This is the first in a series of blogs exploring our fall exhibition, Wari: Lords of the Ancient Andes, the first North American exhibition to explore the art of the Wari, a cosmopolitan society that existed in the Andes Mountains of Peru between 600 and 1000 AD and is widely regarded today as ancient Peru’s first empire.
On October 28, the Cleveland Museum of Art will host some very unique visitors for the opening of Wari: Lords of the Ancient Andes: alpacas! Why alpacas? Many of the tunics featured in this exhibition were made with alpaca wool, sheared from animals just like the two that will be hanging out on the museum lawn on Sunday.
When I started looking for alpacas to bring to the museum, I was surprised to find out how many alpaca farms are in the area. In fact, Ohio has the most alpaca ranches in the United States! Around seventy of those alpacas live at Majestic Meadows Alpacas in Medina. Jeff and Faye Farley, the owners of Majestic Meadows, raise primarily huacaya alpacas, which have fluffy, crimped hair. (The other breed, the suri, has long, straight hair that looks like dreadlocks.)
Jeff and Faye are bringing two young huacayas for the exhibition opening. I took a trip out to the farm to prepare for their visit and meet some of the herd. It was my very first time being anywhere near a real alpaca. Up close, they’re even more adorable than in pictures, and their fleece is unbelievably soft to the touch. (It’s also hypoallergenic, so if you’re allergic to wool, try an alpaca fleece sweater instead.) I was a little nervous at first, having never been near an alpaca before, but they are actually quite friendly and gentle. Many of the Majestic Meadows alpacas are quite comfortable around people. Some are even trained to walk on a harness, like a dog walking on a leash.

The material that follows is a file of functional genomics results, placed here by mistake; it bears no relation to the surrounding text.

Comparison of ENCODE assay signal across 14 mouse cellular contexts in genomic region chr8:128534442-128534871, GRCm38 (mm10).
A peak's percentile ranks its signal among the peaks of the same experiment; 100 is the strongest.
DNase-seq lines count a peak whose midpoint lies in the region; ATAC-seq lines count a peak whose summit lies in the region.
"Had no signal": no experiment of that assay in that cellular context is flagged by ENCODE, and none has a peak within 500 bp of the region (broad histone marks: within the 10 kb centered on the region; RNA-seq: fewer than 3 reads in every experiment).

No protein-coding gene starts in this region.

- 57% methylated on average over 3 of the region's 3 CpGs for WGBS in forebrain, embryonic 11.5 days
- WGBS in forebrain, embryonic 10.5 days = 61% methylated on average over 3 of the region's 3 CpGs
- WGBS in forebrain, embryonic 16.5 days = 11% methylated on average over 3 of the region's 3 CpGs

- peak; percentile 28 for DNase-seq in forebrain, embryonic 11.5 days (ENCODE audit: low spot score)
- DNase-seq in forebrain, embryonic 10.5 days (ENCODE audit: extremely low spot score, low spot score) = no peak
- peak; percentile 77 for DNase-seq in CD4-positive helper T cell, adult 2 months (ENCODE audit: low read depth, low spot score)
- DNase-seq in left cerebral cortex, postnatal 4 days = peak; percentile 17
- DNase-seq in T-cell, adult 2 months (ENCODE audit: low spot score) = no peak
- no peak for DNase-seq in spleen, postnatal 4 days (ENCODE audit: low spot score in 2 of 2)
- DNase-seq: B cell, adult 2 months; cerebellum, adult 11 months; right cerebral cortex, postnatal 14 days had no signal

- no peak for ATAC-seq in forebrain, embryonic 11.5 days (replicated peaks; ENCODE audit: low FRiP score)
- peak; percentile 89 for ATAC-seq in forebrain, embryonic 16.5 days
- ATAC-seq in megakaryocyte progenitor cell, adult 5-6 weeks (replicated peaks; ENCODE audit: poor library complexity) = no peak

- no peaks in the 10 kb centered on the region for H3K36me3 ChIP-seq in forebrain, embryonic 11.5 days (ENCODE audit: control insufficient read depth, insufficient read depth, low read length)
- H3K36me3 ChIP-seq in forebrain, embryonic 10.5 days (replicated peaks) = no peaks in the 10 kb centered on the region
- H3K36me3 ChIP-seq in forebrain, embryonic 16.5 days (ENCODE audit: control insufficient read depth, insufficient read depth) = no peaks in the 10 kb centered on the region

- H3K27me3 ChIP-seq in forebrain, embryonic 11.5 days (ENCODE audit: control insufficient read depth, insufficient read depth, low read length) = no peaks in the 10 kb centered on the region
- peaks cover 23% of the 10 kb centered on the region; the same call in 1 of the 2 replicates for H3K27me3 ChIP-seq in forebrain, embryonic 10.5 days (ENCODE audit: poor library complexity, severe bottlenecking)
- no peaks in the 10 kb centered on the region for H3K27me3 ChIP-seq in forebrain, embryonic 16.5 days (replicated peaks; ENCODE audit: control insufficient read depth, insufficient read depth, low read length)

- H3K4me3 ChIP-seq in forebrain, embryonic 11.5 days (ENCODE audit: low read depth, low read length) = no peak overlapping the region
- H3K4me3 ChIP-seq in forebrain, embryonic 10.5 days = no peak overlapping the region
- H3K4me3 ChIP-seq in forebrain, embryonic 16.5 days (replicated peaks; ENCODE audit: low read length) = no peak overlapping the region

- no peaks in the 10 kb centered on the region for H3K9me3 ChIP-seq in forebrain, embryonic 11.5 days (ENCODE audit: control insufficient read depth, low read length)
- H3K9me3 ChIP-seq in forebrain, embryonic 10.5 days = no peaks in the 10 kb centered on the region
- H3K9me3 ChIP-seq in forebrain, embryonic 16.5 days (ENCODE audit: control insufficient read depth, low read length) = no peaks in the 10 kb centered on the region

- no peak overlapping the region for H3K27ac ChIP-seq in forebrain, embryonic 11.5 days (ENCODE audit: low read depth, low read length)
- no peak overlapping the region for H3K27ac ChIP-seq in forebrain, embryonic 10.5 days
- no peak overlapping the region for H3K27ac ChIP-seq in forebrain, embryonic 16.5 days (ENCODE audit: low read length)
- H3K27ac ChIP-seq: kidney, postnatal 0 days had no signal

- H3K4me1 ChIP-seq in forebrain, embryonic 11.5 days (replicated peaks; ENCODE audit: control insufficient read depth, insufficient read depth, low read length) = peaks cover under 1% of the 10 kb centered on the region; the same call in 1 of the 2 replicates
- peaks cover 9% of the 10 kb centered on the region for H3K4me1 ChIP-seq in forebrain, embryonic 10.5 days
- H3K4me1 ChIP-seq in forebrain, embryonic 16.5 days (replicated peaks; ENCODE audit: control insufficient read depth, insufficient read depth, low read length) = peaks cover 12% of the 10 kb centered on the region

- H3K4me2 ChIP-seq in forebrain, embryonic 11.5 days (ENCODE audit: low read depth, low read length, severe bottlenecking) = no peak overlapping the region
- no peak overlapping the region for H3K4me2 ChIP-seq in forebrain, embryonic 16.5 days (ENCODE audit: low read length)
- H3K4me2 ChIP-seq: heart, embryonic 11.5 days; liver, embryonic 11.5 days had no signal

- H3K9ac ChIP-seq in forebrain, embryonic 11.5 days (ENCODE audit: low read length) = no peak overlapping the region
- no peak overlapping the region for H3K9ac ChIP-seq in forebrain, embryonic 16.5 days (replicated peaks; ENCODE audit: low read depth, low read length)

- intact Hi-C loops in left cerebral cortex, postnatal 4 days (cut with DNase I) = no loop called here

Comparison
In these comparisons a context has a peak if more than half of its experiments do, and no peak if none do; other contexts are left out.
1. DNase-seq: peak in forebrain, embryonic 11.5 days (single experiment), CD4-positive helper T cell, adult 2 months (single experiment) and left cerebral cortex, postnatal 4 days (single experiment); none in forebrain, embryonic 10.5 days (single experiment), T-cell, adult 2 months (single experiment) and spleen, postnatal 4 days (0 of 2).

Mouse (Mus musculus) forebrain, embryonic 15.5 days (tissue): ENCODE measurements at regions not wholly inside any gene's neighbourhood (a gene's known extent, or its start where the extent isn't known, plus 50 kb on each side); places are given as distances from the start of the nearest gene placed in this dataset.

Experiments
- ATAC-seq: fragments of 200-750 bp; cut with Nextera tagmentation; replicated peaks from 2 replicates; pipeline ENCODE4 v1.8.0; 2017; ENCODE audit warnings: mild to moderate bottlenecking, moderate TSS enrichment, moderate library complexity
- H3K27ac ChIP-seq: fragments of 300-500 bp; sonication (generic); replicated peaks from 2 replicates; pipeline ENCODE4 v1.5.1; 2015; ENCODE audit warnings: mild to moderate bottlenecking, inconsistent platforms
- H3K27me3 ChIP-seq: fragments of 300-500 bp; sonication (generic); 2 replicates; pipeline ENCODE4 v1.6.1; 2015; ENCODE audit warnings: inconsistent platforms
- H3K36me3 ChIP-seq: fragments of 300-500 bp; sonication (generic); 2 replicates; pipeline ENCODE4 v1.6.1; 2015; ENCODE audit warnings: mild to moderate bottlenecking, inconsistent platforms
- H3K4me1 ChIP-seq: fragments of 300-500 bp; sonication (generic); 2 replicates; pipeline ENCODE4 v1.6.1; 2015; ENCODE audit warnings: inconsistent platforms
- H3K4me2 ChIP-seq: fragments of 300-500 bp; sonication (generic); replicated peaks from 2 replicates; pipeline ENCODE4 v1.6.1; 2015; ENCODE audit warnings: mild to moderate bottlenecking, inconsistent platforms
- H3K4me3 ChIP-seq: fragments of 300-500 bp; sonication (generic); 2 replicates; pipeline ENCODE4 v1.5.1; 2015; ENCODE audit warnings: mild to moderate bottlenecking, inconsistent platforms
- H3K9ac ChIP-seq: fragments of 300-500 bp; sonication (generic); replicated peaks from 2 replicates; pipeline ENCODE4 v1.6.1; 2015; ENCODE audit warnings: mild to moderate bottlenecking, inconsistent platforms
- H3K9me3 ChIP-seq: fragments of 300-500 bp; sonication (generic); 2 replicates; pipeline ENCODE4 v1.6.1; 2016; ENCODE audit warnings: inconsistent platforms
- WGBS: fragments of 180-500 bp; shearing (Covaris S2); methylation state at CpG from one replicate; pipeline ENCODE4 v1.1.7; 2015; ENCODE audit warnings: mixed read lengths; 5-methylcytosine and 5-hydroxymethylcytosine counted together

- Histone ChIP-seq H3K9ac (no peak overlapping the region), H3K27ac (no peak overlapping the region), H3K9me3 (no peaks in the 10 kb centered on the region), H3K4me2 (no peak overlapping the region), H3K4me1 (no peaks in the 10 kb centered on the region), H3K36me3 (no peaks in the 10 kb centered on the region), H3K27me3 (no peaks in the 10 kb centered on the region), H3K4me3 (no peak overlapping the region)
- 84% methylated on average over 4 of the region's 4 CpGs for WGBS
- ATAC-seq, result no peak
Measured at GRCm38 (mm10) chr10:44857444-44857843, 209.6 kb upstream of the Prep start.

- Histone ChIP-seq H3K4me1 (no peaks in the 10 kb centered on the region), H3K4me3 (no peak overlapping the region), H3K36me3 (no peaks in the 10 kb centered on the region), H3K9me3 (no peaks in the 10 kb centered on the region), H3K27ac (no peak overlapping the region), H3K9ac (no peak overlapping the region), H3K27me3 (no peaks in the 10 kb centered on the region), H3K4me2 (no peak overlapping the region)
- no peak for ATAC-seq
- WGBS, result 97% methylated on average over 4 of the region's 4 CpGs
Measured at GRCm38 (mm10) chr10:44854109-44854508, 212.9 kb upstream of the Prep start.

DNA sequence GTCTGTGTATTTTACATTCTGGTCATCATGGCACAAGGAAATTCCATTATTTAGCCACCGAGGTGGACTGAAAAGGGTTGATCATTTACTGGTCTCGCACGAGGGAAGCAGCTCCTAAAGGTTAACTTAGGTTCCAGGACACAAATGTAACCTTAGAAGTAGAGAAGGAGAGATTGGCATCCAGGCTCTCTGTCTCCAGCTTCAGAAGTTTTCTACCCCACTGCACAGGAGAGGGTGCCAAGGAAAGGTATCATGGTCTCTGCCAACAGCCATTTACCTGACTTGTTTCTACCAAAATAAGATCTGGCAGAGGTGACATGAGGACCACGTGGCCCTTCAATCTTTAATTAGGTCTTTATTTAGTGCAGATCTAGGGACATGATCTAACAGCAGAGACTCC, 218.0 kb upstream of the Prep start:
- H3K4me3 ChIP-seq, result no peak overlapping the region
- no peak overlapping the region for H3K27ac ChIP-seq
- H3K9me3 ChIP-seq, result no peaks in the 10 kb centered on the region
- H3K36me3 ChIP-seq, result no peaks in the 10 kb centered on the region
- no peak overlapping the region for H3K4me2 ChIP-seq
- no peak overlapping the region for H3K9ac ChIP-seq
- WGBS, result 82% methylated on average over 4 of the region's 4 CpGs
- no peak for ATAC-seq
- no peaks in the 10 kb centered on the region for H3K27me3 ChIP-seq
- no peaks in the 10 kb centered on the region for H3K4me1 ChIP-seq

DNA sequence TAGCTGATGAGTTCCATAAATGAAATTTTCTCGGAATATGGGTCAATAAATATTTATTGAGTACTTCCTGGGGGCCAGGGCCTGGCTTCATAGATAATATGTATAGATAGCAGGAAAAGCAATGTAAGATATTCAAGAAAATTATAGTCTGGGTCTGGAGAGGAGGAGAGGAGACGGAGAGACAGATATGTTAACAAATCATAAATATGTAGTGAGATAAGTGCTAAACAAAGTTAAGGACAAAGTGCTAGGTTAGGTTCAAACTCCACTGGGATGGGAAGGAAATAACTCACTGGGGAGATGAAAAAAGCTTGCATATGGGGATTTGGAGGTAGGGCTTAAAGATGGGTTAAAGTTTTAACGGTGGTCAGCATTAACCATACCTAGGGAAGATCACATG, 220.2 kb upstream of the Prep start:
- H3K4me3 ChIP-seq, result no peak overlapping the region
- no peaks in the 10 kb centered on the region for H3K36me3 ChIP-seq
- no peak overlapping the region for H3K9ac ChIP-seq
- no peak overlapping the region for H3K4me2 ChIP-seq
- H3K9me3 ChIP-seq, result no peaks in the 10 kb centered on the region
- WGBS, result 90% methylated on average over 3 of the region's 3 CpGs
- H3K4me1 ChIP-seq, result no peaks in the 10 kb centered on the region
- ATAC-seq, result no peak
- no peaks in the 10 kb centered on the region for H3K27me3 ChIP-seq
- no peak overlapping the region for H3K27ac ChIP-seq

Most of the alpacas were “teenagers” or adults. But there were some special new additions to the farm, too. When I first arrived, two small alpacas were standing in the barnyard. Despite the sunshine, one of them wore a tiny black cape over its shoulders for warmth. This cria (as baby alpacas are called) had been born the day before at an unusually early hour and had almost frozen in the chilly air. While not as lively as the other cria, born the same day but at a later, warmer hour, this little one had managed to stand and even run a little bit. Good progress after a rocky start to life!
The crias are too young to join us on October 28, but two of their bigger herdmates will be here to meet you. Visit them on the museum lawn and then come inside to see the beautiful tunics made from alpaca wool in Wari: Lords of the Ancient Andes.
-- Bethany Corriveau
Audience Engagement Specialist